Recently, the journalism-trade website Poynter.org posed a question to its readers that struck me personally and professionally: Do journalists make the best PR pros?

The question struck me because several weeks ago, as I walked into Weber Shandwick for the first day of my internship, I was a former journalist attempting to become a PR professional.

I’m still making that transition, so it’s far too early to give this question a definitive answer. I’m really enjoying the new experiences and challenges of public relations and here are a few learnings from my last career that are helping me ease into my new role.

  1. Be ready for anything – It’s a well-worn axiom of the newspaper business that a reporter’s topic will depend on the day’s news. I certainly found that to be true in my three years working for newspapers – in the first six months alone, I alternately covered politics, business and crime. Public relations has a similar variety. At Weber Shandwick, my projects and duties have changed almost daily to reflect the needs of the multitude of clients I’ve worked for. As someone who once believed PR was all about press releases, I am happy to be mistaken.
  2. Don’t bury the lead – Newspapers emphasize getting the most important facts of a story to the reader as quickly as possible. In most instances, that means in the first paragraph, called the lead. To accomplish that, my editor had a rule that no lead could be longer than 30 words. While I balked at first, she was right (she usually was) and I learned to love that format. PR also emphasizes brevity. I’ve learned to get the most important points of a pitch across in one or two sentences. And as technology and social media expand and evolve, writers must learn to limit their craft to 140 characters. Short, sweet and detailed are words to live by in this business.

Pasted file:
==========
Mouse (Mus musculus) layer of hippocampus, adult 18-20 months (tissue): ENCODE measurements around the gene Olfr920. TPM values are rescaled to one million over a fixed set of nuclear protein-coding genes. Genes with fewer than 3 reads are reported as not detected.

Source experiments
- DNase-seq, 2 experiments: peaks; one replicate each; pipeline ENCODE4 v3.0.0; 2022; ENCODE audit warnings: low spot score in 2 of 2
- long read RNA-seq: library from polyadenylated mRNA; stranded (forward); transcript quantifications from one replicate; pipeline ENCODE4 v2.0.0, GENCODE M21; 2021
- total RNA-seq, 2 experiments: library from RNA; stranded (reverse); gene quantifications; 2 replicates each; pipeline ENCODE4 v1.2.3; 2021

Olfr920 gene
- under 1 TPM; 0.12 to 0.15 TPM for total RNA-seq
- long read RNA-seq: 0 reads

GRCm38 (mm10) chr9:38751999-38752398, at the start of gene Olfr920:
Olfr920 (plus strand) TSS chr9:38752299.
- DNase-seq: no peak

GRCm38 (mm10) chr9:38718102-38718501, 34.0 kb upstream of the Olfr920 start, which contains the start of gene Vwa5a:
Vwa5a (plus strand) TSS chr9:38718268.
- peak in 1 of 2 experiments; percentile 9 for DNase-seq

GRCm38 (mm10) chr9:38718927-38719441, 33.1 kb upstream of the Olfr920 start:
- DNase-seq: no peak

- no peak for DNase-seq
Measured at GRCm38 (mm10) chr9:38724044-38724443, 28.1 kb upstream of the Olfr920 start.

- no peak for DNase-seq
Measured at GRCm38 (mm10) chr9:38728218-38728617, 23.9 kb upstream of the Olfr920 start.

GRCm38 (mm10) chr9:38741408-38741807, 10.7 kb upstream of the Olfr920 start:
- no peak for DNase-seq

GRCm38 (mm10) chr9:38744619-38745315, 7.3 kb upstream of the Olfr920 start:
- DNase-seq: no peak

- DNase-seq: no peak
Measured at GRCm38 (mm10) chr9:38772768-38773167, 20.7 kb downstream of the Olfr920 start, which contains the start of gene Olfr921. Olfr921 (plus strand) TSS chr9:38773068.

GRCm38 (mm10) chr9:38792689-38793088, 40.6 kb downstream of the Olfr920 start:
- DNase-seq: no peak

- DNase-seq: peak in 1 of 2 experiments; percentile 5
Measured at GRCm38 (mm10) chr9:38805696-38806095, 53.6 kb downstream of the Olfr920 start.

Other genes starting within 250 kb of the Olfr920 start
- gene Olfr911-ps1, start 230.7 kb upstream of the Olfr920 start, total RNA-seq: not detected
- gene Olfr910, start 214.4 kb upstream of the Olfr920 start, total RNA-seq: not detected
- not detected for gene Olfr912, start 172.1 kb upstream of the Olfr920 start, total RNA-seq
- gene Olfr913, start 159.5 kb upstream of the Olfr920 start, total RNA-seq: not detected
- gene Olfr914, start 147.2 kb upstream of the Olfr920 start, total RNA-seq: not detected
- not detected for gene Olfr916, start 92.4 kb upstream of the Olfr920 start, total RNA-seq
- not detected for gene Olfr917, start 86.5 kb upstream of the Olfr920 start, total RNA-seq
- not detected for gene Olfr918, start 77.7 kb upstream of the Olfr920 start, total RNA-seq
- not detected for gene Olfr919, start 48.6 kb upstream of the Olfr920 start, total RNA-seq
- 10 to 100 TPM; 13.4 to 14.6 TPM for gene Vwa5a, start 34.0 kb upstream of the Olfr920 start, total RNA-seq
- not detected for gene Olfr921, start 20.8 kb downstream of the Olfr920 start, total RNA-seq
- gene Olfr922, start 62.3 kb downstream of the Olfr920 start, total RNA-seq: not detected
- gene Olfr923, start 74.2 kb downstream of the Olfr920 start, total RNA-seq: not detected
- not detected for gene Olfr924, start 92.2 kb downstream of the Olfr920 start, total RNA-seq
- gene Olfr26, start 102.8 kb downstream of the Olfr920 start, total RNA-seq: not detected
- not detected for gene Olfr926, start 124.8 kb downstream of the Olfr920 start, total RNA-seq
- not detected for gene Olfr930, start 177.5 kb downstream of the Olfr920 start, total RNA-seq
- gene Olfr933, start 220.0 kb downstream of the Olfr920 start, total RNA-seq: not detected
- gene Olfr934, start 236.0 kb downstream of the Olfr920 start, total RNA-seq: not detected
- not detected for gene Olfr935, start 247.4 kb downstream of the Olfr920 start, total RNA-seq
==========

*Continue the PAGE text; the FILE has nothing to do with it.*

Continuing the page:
3. Storytelling matters – In journalism school, I was taught that everyone (and everything) had a story. It was my job to tell it. In PR, I’ve learned that fostering storytelling is an important dynamic to the work we do. In every organization we serve, there exists an opportunity to build and create narratives, and then tell those stories to the world through traditional and social media. Learning what stories to tell, why we tell them, and how to tell them has been one of the most enjoyable and enriching experiences of my short PR career.

Author—Peter Jensen is currently an intern at Weber Shandwick Seattle. You can find out more about Peter on LinkedIn.

Image courtesy of Alex Barth.

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